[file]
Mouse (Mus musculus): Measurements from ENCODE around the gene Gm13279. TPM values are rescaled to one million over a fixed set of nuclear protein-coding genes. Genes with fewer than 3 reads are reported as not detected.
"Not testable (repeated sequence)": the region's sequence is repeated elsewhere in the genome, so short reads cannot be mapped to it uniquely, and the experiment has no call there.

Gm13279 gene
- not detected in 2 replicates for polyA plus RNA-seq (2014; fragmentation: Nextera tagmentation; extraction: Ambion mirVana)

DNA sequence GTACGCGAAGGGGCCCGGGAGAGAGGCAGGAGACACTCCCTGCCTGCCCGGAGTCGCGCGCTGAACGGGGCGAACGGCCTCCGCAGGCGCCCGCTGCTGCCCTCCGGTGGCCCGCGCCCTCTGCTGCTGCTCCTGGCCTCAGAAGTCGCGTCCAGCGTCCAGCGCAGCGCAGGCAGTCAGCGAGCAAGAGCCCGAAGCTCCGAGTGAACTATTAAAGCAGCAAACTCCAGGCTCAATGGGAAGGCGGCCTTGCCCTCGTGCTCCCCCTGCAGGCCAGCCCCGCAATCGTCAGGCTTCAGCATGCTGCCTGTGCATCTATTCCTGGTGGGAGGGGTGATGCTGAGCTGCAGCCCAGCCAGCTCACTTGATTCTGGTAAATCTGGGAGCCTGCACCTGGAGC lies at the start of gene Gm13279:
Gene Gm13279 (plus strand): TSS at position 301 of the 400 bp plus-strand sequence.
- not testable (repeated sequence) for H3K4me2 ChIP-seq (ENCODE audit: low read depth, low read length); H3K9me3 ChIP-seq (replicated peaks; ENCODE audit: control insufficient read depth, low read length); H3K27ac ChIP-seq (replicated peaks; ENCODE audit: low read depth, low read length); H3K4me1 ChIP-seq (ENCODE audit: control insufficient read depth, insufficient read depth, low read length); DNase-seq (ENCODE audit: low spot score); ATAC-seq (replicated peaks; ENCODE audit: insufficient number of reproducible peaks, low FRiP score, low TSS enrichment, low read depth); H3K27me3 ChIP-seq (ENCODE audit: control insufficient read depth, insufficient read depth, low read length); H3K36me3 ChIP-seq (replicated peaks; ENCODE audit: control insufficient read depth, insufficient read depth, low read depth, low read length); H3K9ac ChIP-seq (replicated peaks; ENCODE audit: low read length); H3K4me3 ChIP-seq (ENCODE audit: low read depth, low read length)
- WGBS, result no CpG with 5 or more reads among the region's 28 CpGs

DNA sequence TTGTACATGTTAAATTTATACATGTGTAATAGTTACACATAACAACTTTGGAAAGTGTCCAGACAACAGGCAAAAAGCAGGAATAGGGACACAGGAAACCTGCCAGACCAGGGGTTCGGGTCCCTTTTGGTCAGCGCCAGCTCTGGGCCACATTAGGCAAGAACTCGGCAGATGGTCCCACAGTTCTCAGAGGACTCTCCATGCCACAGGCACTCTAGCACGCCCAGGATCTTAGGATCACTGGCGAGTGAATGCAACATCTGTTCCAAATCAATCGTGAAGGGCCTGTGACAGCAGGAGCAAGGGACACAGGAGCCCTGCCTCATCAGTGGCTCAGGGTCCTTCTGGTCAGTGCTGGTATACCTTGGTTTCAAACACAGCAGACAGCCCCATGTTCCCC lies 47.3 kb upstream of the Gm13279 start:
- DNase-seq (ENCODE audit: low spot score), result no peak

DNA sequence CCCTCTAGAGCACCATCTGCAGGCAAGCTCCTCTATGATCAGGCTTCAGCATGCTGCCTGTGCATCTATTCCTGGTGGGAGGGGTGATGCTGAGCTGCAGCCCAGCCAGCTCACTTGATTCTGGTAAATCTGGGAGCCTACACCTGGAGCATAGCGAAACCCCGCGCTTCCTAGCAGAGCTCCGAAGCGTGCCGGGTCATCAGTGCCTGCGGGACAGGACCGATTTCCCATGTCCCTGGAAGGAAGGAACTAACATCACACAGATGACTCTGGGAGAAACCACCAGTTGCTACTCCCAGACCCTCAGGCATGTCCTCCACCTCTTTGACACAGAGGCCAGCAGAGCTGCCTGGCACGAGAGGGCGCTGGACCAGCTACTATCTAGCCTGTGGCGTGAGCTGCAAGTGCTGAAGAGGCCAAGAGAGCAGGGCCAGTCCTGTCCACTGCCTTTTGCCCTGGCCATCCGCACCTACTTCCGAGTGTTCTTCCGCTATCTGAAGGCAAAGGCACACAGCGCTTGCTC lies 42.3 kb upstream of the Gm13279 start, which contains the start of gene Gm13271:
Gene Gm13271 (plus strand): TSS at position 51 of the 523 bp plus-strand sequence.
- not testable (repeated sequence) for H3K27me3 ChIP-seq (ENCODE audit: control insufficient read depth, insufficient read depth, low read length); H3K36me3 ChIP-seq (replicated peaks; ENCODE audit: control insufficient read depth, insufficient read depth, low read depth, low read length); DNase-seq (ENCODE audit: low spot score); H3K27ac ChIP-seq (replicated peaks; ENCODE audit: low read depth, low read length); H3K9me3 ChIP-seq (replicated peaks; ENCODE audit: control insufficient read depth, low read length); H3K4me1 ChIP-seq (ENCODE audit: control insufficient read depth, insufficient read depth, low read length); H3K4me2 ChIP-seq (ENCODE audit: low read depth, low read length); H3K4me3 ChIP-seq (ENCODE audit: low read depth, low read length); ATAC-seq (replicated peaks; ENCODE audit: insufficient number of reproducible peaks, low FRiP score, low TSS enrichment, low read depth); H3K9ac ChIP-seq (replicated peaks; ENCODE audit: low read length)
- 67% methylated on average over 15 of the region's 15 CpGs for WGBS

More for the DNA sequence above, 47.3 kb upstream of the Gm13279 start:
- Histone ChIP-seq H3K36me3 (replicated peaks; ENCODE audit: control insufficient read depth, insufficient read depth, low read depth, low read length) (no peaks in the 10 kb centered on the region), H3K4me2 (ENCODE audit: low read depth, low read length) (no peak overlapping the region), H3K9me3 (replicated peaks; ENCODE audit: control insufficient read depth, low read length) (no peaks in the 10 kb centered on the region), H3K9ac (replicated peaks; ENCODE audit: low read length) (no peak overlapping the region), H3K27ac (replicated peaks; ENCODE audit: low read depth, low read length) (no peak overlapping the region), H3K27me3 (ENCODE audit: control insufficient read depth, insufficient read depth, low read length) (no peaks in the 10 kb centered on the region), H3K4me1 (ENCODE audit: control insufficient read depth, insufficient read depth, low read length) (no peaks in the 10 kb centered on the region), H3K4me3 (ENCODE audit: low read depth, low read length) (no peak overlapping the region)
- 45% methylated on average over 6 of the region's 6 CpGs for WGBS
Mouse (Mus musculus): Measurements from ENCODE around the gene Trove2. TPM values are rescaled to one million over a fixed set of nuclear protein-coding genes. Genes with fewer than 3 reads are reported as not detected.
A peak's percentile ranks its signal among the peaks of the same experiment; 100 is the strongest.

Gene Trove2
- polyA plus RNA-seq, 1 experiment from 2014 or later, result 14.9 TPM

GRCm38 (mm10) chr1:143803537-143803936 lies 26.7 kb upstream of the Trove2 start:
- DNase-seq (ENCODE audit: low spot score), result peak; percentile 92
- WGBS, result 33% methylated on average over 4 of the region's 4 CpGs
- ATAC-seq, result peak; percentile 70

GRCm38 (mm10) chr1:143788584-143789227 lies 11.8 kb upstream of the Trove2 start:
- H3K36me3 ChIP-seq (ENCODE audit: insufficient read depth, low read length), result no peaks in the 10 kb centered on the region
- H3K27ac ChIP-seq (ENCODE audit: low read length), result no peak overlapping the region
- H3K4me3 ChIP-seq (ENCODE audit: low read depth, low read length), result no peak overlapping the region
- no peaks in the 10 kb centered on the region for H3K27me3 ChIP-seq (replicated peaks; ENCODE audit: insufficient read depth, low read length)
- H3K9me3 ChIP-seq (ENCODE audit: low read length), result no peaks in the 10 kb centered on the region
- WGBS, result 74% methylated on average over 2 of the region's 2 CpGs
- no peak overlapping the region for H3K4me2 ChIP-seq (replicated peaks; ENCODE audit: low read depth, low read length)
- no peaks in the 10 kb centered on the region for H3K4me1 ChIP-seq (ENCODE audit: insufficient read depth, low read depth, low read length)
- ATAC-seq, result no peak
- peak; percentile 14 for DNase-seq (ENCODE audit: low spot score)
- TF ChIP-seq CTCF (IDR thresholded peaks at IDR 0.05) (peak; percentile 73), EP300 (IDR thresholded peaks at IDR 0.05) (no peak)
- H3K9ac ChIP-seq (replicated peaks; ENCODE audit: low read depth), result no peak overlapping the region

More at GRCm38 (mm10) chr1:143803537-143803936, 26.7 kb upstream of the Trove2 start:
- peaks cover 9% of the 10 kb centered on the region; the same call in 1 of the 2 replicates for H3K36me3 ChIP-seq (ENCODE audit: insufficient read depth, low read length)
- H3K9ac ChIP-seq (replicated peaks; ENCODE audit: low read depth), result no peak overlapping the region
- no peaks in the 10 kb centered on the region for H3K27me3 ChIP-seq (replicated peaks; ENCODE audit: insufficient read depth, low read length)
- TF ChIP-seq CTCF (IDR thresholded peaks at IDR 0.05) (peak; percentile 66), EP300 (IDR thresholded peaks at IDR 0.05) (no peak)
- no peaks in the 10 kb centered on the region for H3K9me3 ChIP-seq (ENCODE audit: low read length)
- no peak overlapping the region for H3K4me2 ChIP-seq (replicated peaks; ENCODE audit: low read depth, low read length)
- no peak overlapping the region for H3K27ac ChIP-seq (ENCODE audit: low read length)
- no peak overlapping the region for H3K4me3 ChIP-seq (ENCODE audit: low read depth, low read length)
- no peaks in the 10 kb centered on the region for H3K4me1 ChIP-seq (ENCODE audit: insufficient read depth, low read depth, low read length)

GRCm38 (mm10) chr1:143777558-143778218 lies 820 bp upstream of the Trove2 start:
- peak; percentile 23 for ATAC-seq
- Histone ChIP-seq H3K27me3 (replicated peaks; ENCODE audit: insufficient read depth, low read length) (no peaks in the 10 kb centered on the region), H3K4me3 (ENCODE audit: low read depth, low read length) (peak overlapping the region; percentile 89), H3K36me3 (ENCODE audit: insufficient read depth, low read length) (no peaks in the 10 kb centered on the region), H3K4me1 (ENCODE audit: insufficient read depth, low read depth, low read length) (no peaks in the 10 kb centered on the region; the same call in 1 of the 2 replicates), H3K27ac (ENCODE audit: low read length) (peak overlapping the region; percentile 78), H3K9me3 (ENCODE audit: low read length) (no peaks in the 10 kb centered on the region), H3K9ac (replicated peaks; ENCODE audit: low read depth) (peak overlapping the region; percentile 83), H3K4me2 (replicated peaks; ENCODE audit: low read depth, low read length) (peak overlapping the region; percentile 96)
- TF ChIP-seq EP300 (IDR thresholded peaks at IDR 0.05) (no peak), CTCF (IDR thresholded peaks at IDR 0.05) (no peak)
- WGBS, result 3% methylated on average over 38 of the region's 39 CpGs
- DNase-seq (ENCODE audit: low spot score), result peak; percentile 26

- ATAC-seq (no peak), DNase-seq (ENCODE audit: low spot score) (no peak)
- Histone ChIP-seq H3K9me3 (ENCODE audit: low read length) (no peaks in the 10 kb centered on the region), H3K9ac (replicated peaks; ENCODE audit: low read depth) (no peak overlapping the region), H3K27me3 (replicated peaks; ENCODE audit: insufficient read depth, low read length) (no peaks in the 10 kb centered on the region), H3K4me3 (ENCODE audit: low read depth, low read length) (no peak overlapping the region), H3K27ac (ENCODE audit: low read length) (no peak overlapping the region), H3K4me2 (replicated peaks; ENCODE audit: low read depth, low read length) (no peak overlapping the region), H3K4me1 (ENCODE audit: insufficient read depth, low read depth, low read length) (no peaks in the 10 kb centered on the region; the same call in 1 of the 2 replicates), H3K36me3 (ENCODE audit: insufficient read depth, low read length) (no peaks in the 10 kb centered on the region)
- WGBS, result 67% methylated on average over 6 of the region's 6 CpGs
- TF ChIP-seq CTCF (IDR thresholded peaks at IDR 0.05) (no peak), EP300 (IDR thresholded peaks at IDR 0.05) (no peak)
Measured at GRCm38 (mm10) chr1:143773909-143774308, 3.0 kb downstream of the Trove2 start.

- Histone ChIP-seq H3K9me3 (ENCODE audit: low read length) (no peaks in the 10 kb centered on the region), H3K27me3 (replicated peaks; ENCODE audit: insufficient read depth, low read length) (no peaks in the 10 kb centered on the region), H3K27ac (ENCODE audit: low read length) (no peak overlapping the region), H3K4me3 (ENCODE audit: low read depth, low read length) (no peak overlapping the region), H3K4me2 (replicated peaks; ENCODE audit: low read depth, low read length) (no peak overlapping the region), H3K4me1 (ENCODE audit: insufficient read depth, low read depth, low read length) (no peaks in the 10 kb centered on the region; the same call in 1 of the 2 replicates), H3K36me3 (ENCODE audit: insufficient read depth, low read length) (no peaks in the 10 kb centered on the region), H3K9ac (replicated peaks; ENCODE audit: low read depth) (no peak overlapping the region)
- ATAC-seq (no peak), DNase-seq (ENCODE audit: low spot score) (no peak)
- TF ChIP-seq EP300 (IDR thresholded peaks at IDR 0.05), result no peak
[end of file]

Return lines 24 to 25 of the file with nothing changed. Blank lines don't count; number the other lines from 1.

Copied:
- WGBS, result 33% methylated on average over 4 of the region's 4 CpGs
- ATAC-seq, result peak; percentile 70